Property owners who’ve had trouble locking down sales are offering potential buyers a gradual approach to purchasing their property — lease options. Although a lease option may not be the ideal structure for a sales transaction, it offers some attractive benefits, especially in today’s down market. This article explains how lease options work and their potential benefits and drawbacks.
How can lease options help me in this slow economy?
Property owners who’ve had trouble locking down sales are offering potential buyers a gradual approach to purchasing their property — lease options. Although a lease option may not be the ideal structure for a sales transaction, it offers some attractive benefits, especially in today’s down market.
How does it work?
Lease options — more commonly known as lease-to-own arrangements — combine a traditional lease and a purchase option. Under the option, the seller/landlord gives the buyer/tenant the exclusive right to buy the property. There’s usually a fixed price at the beginning of the lease. But the price could also be the market value on the exercise date or the amount offered by another interested buyer. The buyer can exercise the option at any time during the option period, which typically runs concurrent with the lease term.
The buyer generally pays an above-market monthly rent, receiving a nonrefundable credit of 10% to 100% of the rent toward the eventual down payment. The buyer also pays some nonrefundable consideration upfront for the purchase option.
What are the potential benefits?
This leasing tool lets you benefit from market appreciation (if the exercise price equals market value on the exercise date). Monthly rent payments provide a cash flow that you can use to pay monthly mortgage payments and property tax bills. And, because you’re still technically the owner, you can also deduct the interest payments and property taxes.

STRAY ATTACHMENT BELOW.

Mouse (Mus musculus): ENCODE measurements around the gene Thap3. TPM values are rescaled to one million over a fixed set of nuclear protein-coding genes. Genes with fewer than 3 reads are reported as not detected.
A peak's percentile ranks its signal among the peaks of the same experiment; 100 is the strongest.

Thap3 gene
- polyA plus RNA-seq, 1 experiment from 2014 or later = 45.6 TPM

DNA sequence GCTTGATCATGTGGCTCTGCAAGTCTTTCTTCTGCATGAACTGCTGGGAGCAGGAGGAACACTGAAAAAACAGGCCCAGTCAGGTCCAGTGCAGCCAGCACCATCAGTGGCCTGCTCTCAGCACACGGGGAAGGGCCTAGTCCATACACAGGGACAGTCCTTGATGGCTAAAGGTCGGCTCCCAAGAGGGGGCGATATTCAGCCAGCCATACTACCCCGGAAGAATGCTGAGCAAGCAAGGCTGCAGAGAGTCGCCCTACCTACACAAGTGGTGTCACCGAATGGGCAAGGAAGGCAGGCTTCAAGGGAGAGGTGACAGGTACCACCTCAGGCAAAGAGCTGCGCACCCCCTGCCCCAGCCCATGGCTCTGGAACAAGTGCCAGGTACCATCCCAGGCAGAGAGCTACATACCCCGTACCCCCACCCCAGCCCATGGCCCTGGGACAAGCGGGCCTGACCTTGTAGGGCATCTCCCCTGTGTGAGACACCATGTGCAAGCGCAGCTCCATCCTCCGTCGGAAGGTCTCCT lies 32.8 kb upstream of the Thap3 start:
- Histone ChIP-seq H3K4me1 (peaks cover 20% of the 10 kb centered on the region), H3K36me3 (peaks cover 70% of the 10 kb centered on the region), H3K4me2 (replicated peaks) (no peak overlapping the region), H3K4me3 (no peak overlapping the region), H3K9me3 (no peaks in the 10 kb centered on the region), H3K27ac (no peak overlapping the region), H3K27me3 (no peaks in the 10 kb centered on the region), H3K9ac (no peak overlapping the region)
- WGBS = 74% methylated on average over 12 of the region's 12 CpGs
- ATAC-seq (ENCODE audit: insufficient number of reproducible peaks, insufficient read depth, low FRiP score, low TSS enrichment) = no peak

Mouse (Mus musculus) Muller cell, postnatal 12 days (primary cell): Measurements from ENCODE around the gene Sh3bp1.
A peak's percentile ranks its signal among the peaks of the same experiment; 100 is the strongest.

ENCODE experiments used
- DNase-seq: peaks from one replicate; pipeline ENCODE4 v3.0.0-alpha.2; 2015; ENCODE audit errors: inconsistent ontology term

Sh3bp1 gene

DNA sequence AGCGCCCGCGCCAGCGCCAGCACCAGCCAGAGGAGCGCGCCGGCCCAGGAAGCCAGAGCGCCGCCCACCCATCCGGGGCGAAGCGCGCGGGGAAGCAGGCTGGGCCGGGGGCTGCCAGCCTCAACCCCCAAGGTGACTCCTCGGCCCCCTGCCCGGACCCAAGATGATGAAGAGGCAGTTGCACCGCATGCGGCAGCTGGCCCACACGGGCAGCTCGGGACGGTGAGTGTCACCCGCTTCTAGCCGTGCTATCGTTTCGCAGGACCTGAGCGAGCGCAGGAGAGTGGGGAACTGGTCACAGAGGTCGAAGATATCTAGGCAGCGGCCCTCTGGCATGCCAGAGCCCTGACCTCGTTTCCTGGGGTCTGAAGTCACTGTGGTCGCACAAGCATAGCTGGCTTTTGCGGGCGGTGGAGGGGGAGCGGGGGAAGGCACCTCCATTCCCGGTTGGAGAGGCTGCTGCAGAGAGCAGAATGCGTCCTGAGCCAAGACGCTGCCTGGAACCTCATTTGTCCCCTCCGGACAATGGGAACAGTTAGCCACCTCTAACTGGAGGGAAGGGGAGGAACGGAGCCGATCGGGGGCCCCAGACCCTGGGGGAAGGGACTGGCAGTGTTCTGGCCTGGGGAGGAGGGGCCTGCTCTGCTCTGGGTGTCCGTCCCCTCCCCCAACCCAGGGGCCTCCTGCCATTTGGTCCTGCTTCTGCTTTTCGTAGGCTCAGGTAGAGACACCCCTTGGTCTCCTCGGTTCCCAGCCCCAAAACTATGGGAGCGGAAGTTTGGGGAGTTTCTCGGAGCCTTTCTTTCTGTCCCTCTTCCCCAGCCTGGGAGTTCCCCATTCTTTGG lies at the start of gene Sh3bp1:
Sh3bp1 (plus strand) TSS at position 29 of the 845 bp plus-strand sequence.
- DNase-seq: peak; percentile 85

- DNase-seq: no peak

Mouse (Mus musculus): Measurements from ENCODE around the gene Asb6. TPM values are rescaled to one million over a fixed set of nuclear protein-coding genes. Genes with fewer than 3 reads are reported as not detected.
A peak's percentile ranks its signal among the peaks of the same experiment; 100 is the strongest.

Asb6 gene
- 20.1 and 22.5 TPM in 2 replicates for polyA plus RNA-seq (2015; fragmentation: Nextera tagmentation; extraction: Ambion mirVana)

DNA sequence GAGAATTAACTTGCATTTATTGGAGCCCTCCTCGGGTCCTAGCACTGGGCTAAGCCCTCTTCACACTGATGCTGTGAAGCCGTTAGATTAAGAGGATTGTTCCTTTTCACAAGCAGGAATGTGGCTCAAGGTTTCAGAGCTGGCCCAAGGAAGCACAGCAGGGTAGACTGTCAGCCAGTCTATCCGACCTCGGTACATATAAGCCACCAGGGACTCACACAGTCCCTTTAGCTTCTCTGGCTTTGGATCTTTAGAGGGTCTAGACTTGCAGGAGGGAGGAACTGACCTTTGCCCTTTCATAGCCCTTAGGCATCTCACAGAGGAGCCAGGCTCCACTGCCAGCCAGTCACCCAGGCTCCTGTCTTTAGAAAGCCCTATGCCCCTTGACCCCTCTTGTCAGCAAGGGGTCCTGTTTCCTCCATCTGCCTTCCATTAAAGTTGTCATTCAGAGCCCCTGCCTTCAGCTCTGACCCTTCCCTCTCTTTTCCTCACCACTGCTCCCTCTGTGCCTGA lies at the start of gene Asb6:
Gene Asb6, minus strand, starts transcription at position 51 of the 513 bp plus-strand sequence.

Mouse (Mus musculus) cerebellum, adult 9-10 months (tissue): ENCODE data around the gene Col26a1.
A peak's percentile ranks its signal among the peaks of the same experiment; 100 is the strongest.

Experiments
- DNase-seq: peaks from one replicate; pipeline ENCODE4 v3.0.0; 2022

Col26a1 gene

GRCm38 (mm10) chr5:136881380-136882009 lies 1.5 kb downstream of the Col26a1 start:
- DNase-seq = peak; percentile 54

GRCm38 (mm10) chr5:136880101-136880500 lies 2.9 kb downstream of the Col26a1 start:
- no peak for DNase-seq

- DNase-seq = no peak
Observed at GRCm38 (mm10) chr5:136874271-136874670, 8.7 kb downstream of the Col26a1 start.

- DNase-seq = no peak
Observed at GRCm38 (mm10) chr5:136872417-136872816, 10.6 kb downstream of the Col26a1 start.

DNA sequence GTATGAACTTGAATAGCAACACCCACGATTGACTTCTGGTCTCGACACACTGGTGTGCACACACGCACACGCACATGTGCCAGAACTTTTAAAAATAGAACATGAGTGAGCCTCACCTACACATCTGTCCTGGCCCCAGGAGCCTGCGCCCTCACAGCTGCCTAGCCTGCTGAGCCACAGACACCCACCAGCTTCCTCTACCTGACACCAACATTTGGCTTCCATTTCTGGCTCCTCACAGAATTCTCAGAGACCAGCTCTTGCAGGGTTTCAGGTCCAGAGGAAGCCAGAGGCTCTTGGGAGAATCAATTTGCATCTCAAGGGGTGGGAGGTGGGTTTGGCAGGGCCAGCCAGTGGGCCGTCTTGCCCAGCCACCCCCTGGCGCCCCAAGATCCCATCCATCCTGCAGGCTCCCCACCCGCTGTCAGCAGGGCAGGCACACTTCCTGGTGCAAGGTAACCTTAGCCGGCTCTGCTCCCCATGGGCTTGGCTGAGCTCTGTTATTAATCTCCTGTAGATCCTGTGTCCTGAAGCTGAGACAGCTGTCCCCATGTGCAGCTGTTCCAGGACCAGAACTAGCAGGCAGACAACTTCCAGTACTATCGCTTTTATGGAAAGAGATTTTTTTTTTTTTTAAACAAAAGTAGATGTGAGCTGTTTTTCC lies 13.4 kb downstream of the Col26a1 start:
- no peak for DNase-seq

A lease option also gives the buyer/tenant a vested interest in and an incentive to care for the property. The greater the upfront option consideration, the greater that incentive. Plus, some lease option contracts require buyer/tenants, not landlords, to pay for routine maintenance on the property.
Are there drawbacks?
With a lease option, you’ll likely receive a smaller down payment if you sell the property to the buyer/tenant (because of the rent credit) than you would otherwise. Plus, monthly rental payments might not cover your mortgage obligations. An option could also keep you from offering the property for sale to other prospective buyers who might be ready to buy before the buyer/tenant.
If you have property that’s been lingering on the market for some time, a lease option might be just what you need to grease the wheels on your sale and improve your cash flow. Your real estate and financial professional can show you the way.
Douglas Rutherford, CPA, CGMA
© 2012 Douglas Rutherford, CPA, CGMA. All Rights Reserved. Douglas Rutherford is a nationally recognized CPA practicing in the real estate industry. He is the founder of Rutherford, CPA & Associates, and the President and CEO of RentalSoftware.com. He is also the developer of the national leading real estate investment analysis software, the Cash Flow Analyzer ® & Flipper’s ® software products. Doug earned his Masters of Taxation degree from Georgia State University, Atlanta, GA.
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